II. That what Christ said concerning John, was intended not only for his praise, but for the people’s profit, to revive the remembrance of John’s ministry, which had been well attended, but which was now (as other such things used to be) strangely forgotten: they did for a season, and but for a season, rejoice in his light, John 5:35. “Now, consider, what went ye out into the wilderness to see? Put this question to yourselves.” 1. John preached in the wilderness, and thither people flocked in crowds to him, though in a remote place, and an inconvenient one. If teachers be removed into corners, it is better to go after them than to be without them. Now if his preaching was worth taking so much pains to hear it, surely it was worth taking some care to recollect it. The greater the difficulties we have broken through to hear the word, the more we are concerned to profit by it. 2. They went out to him to see him; rather to feed their eyes with the unusual appearance of his person, than to feed their souls with his wholesome instructions; rather for curiosity than for conscience. Note, Many that attend on the word come rather to see and be seen, than to learn and be taught, to have something to talk of, than to be made wise to salvation. Christ puts it to them, what went ye out to see? Note, They who attend on the word will be called to an account, what their intentions and what their improvements were. We think when the sermon is done, the care is over; no, then the greatest of the care begins. It will shortly be asked, “What business had you such a time at such an ordinance? What brought you thither? Was it custom or company, or was it a desire to honour God and get good? What have you brought thence? What knowledge, and grace, and comfort? What went you to see?” Note, When we go to read and hear the word, we should see that we aim right in what we do.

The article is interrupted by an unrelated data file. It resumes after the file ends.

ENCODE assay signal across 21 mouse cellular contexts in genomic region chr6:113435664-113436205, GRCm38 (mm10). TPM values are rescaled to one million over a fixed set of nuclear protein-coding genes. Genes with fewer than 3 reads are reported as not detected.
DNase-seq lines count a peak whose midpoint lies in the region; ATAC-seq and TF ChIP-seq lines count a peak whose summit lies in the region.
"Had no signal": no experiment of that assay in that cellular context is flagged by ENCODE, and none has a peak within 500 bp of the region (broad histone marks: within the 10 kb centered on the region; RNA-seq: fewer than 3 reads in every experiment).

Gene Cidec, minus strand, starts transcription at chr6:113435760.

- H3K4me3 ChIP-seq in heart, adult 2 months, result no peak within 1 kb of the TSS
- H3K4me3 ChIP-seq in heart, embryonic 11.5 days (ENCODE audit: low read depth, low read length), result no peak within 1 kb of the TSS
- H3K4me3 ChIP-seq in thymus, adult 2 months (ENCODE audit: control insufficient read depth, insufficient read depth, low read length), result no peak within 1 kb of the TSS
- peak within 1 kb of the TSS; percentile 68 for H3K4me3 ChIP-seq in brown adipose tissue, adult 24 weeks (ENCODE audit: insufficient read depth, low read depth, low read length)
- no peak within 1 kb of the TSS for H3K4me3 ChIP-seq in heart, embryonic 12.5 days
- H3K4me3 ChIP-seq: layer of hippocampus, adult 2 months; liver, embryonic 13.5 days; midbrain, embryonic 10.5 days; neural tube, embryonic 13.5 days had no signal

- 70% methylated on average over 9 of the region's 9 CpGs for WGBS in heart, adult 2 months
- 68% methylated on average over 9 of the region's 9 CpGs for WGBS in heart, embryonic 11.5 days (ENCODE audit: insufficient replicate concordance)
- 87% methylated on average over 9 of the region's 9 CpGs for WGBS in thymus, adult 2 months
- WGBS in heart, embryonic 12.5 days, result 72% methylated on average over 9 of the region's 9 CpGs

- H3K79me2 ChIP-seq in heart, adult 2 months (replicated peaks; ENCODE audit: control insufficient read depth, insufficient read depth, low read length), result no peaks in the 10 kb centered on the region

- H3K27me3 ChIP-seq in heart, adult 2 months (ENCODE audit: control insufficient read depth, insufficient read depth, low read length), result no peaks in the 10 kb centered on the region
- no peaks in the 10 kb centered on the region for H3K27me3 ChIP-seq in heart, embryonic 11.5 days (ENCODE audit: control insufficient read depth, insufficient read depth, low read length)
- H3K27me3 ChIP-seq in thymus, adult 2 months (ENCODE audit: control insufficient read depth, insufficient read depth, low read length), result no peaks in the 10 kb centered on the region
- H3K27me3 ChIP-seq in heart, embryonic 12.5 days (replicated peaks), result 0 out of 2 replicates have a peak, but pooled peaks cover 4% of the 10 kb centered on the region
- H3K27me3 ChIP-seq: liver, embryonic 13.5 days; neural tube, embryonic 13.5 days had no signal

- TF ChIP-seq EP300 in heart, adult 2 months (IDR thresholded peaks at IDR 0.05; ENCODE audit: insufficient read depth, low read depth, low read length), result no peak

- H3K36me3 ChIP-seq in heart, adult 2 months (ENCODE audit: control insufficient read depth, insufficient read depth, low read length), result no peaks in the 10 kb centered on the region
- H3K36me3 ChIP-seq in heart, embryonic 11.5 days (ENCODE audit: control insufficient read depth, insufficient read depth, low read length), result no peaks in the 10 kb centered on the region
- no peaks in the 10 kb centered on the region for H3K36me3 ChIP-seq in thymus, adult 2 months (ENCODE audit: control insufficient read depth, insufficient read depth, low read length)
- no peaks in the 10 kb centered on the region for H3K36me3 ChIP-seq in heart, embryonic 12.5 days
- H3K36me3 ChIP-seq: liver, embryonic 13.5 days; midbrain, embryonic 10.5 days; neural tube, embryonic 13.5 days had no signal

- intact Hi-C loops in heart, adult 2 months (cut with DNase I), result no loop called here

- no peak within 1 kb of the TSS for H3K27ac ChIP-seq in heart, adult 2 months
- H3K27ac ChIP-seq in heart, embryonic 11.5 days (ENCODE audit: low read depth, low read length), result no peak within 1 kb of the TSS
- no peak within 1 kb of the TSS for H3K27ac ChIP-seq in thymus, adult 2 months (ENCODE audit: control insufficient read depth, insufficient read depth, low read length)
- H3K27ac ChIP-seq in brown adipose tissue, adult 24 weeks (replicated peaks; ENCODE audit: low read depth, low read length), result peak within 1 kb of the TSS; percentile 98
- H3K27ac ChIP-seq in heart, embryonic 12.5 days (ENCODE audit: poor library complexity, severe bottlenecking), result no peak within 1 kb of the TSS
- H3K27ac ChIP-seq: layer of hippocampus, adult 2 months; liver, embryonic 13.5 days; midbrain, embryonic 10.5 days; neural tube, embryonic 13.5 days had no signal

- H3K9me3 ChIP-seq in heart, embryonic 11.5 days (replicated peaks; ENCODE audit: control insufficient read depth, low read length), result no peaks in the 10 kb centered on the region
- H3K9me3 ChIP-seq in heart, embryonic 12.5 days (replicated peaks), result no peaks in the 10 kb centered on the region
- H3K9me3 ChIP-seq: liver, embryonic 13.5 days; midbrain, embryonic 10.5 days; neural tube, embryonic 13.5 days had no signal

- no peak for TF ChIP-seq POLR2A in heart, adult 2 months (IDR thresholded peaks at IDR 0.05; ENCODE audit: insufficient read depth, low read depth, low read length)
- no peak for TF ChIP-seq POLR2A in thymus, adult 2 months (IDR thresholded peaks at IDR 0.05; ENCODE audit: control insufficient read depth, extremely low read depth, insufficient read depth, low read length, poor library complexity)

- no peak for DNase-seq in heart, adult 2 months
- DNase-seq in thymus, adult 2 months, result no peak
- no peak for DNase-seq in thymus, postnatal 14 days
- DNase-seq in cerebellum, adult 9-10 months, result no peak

III. Let us see what the commendation of John was. They know not what answer to make to Christ’s question; well, says Christ, “I will tell you what a man John the Baptist was.”

1. “He was a firm, resolute man, and not a reed shaken with the wind; you have been so in your thoughts of him, but he was not so. He was not wavering in his principles, nor uneven in his conversation; but was remarkable for his steadiness and constant consistency with himself.” They who are weak as reeds will be shaken as reeds; but John was strong in spirit, Eph. 4:14. When the wind of popular applause on the one hand blew fresh and fair, when the storm of Herod’s rage on the other hand grew fierce and blustering, John was still the same, the same in all weathers. The testimony he had borne to Christ was not the testimony of a reed, of a man who was of one mind to-day, and of another to-morrow; it was not a weather-cock testimony; no, his constancy in it is intimated (John 1:20); he confessed and denied not, but confessed, and stood to it afterwards, John 3:28. And therefore this question sent by his disciples was not to be construed into any suspicion of the truth of what he had formerly said: therefore the people flocked to him, because he was not as a reed. Note, There is nothing lost in the long run by an unshaken resolution to go on with our work, neither courting the smiles, nor fearing the frowns of men.